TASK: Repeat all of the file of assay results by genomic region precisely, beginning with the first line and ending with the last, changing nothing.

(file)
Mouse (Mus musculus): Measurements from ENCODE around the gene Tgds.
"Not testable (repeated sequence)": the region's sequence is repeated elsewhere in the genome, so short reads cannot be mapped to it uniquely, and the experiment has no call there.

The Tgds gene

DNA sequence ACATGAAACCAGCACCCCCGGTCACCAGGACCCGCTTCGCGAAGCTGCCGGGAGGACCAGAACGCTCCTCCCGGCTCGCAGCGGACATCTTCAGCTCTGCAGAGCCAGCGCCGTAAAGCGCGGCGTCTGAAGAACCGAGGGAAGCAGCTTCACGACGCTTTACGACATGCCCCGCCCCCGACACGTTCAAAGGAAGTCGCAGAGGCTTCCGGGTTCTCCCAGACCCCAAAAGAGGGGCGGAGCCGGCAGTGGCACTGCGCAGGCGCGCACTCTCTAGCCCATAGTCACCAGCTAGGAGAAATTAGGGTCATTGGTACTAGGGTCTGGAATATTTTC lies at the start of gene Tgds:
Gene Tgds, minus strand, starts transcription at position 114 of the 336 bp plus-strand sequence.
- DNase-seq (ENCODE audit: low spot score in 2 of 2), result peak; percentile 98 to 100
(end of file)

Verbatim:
Mouse (Mus musculus): Measurements from ENCODE around the gene Tgds.
"Not testable (repeated sequence)": the region's sequence is repeated elsewhere in the genome, so short reads cannot be mapped to it uniquely, and the experiment has no call there.

The Tgds gene

DNA sequence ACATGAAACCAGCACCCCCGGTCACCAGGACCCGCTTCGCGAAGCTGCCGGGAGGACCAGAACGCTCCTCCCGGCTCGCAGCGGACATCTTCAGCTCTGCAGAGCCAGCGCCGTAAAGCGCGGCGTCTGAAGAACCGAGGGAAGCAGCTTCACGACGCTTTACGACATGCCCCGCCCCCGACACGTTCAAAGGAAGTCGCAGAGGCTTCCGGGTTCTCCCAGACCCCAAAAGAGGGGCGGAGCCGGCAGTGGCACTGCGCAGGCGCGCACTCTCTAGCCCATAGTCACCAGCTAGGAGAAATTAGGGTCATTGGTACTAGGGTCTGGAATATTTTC lies at the start of gene Tgds:
Gene Tgds, minus strand, starts transcription at position 114 of the 336 bp plus-strand sequence.
- DNase-seq (ENCODE audit: low spot score in 2 of 2), result peak; percentile 98 to 100